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(Reuters) - Michigan Governor Rick Snyder said Monday he prefers to avoid using an emergency manager to fix Detroit's financial woes and instead would like to rely on a so-called consent agreement to implement deep changes.
Snyder also downplayed the likelihood of a Detroit bankruptcy.
"The best answer is a consent agreement," Snyder said during an interview with Reuters in Detroit. "That's where I've been for a long time."
Snyder's comments follow weeks of protests in Detroit by civil rights activists who have called Michigan's use of emergency financial mangers racist.
It also indicates the Michigan's business-minded governor may be taking a softer approach to the state's biggest and highest-profile city despite the fact many of his supporters strongly advocate swift action to fix a Detroit financial mess that has been decades in the making.
Detroit's financial situation has come under intense scrutiny after it became apparent late last year the city was on the brink of running out of money. Snyder came to office in 2010 and has used emergency managers to work on finances in some of the state's bigger cities.
Detroit, however, is seen as an especially urgent situation given its prominence in the auto industry, the amount of municipal debt on its books, and its role in international commerce. General Motors Co and Fiat SpA's Chrysler continue to have massive operations in the city limits.
With a population of 714,000, the city would also be one of the largest to have an emergency manager.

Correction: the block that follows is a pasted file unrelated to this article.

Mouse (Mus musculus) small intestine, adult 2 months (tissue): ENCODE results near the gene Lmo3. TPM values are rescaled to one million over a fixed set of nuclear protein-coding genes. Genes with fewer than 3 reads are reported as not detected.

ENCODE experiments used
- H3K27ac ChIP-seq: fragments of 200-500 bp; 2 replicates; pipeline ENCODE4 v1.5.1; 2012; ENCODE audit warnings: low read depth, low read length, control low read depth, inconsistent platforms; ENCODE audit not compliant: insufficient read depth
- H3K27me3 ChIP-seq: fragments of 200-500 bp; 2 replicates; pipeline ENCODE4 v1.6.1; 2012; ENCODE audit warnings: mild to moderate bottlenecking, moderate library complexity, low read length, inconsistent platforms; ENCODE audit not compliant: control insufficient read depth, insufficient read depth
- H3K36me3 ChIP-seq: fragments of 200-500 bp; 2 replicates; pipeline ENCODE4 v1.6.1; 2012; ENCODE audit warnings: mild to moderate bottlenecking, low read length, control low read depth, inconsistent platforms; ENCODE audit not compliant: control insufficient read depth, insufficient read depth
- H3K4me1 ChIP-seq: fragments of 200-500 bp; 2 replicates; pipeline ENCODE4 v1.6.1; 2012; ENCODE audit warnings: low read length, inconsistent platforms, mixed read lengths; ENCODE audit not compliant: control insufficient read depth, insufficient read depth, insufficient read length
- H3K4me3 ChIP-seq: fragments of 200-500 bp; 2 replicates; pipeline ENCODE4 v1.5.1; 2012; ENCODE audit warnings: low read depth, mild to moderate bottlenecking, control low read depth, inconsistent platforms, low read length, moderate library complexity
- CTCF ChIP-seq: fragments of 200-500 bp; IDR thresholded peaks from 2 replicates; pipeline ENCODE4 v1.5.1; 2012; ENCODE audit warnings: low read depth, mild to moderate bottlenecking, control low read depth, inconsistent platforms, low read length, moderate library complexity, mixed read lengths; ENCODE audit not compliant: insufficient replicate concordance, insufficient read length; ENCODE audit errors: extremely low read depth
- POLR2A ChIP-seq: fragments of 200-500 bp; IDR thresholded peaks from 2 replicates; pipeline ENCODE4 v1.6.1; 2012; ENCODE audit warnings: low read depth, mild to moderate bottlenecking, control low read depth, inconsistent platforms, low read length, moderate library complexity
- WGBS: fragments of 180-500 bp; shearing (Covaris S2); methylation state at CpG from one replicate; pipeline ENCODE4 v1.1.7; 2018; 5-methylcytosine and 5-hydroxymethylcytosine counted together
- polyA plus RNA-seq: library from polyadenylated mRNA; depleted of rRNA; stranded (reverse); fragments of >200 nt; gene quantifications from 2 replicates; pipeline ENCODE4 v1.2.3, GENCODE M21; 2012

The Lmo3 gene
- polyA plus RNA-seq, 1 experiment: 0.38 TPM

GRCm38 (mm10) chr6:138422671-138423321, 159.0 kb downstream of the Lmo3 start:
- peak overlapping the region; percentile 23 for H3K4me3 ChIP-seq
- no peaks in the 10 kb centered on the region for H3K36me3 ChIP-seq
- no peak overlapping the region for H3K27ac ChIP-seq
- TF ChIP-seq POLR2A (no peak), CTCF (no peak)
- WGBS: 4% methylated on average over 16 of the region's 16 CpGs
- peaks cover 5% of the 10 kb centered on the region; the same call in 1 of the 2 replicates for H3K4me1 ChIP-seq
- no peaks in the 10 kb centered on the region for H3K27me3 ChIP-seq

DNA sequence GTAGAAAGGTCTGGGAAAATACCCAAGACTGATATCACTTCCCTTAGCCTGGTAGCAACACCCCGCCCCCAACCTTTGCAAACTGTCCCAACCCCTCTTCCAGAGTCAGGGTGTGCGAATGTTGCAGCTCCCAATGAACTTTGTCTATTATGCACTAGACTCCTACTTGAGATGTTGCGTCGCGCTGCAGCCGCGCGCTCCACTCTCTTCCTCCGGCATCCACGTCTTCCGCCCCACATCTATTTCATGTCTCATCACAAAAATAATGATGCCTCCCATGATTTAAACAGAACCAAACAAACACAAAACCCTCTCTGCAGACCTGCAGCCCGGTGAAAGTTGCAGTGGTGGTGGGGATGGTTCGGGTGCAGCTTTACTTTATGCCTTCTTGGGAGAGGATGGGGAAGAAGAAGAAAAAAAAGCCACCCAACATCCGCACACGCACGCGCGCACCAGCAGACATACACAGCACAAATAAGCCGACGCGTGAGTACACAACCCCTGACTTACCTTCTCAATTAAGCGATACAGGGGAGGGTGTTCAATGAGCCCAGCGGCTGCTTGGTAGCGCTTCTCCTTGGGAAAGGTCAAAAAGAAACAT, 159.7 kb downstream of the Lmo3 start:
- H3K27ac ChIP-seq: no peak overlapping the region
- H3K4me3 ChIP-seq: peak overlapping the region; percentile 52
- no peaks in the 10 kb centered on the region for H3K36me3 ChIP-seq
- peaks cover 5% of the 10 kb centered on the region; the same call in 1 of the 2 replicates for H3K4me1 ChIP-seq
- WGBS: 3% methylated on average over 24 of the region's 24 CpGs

Unlike an emergency manager, who would have broad and immediate power to force quick cost and operating changes, a consent agreement would rely on Detroit's mayor and city council to execute a state-mandated plan.
Michigan Treasurer Andy Dillon is leading a team reviewing Detroit's finances and will likely make a recommendation on a plan of action to Snyder by the end of next month. That team could recommend an emergency manager, a consent agreement, or no action at all.
Snyder's support of a consent agreement echoes comments Detroit City Council President Charles Pugh made in an interview with Reuters last week. He said he had met with Dillon's review team and that the team is leaning toward a consent agreement.
Snyder said he has been hands off with the Michigan Treasury team working on the Detroit recommendation. "I don't want to impose my view on it."
Reporting by John Stoll; Editing by James Dalgleish